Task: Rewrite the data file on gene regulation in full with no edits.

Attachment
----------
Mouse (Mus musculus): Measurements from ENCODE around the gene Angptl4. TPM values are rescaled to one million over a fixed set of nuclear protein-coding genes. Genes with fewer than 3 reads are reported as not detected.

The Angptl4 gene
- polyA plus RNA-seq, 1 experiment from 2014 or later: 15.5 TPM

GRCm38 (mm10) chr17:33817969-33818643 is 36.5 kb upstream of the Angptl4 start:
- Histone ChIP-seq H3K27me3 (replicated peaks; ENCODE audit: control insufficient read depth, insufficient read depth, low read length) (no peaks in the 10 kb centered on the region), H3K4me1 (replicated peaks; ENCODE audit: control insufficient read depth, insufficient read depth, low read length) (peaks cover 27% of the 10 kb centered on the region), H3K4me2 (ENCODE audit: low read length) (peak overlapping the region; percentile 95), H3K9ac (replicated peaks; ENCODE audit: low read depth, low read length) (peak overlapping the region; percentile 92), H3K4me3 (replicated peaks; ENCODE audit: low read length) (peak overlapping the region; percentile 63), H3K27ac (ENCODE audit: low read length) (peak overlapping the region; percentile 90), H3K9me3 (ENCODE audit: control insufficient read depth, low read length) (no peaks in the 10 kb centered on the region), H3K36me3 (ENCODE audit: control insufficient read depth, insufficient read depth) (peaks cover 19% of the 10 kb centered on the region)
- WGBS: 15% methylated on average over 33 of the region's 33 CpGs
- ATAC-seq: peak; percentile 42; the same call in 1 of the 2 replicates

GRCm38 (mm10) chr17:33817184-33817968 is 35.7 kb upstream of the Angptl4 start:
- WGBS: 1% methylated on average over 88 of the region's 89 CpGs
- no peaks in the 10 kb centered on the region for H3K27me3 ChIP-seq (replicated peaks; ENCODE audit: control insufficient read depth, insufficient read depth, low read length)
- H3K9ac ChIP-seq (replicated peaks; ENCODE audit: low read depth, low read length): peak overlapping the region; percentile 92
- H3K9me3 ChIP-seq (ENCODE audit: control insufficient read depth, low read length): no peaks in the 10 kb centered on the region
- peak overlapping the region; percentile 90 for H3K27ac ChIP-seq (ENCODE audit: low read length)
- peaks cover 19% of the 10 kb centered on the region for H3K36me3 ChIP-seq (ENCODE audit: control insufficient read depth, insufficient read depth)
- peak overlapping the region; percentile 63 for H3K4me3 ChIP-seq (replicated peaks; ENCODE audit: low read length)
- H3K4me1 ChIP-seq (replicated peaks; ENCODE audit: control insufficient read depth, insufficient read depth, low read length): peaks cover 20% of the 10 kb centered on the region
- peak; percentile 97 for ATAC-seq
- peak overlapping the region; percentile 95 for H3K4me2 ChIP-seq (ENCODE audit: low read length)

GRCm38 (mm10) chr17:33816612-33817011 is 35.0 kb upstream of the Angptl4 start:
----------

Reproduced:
Mouse (Mus musculus): Measurements from ENCODE around the gene Angptl4. TPM values are rescaled to one million over a fixed set of nuclear protein-coding genes. Genes with fewer than 3 reads are reported as not detected.

The Angptl4 gene
- polyA plus RNA-seq, 1 experiment from 2014 or later: 15.5 TPM

GRCm38 (mm10) chr17:33817969-33818643 is 36.5 kb upstream of the Angptl4 start:
- Histone ChIP-seq H3K27me3 (replicated peaks; ENCODE audit: control insufficient read depth, insufficient read depth, low read length) (no peaks in the 10 kb centered on the region), H3K4me1 (replicated peaks; ENCODE audit: control insufficient read depth, insufficient read depth, low read length) (peaks cover 27% of the 10 kb centered on the region), H3K4me2 (ENCODE audit: low read length) (peak overlapping the region; percentile 95), H3K9ac (replicated peaks; ENCODE audit: low read depth, low read length) (peak overlapping the region; percentile 92), H3K4me3 (replicated peaks; ENCODE audit: low read length) (peak overlapping the region; percentile 63), H3K27ac (ENCODE audit: low read length) (peak overlapping the region; percentile 90), H3K9me3 (ENCODE audit: control insufficient read depth, low read length) (no peaks in the 10 kb centered on the region), H3K36me3 (ENCODE audit: control insufficient read depth, insufficient read depth) (peaks cover 19% of the 10 kb centered on the region)
- WGBS: 15% methylated on average over 33 of the region's 33 CpGs
- ATAC-seq: peak; percentile 42; the same call in 1 of the 2 replicates

GRCm38 (mm10) chr17:33817184-33817968 is 35.7 kb upstream of the Angptl4 start:
- WGBS: 1% methylated on average over 88 of the region's 89 CpGs
- no peaks in the 10 kb centered on the region for H3K27me3 ChIP-seq (replicated peaks; ENCODE audit: control insufficient read depth, insufficient read depth, low read length)
- H3K9ac ChIP-seq (replicated peaks; ENCODE audit: low read depth, low read length): peak overlapping the region; percentile 92
- H3K9me3 ChIP-seq (ENCODE audit: control insufficient read depth, low read length): no peaks in the 10 kb centered on the region
- peak overlapping the region; percentile 90 for H3K27ac ChIP-seq (ENCODE audit: low read length)
- peaks cover 19% of the 10 kb centered on the region for H3K36me3 ChIP-seq (ENCODE audit: control insufficient read depth, insufficient read depth)
- peak overlapping the region; percentile 63 for H3K4me3 ChIP-seq (replicated peaks; ENCODE audit: low read length)
- H3K4me1 ChIP-seq (replicated peaks; ENCODE audit: control insufficient read depth, insufficient read depth, low read length): peaks cover 20% of the 10 kb centered on the region
- peak; percentile 97 for ATAC-seq
- peak overlapping the region; percentile 95 for H3K4me2 ChIP-seq (ENCODE audit: low read length)

GRCm38 (mm10) chr17:33816612-33817011 is 35.0 kb upstream of the Angptl4 start: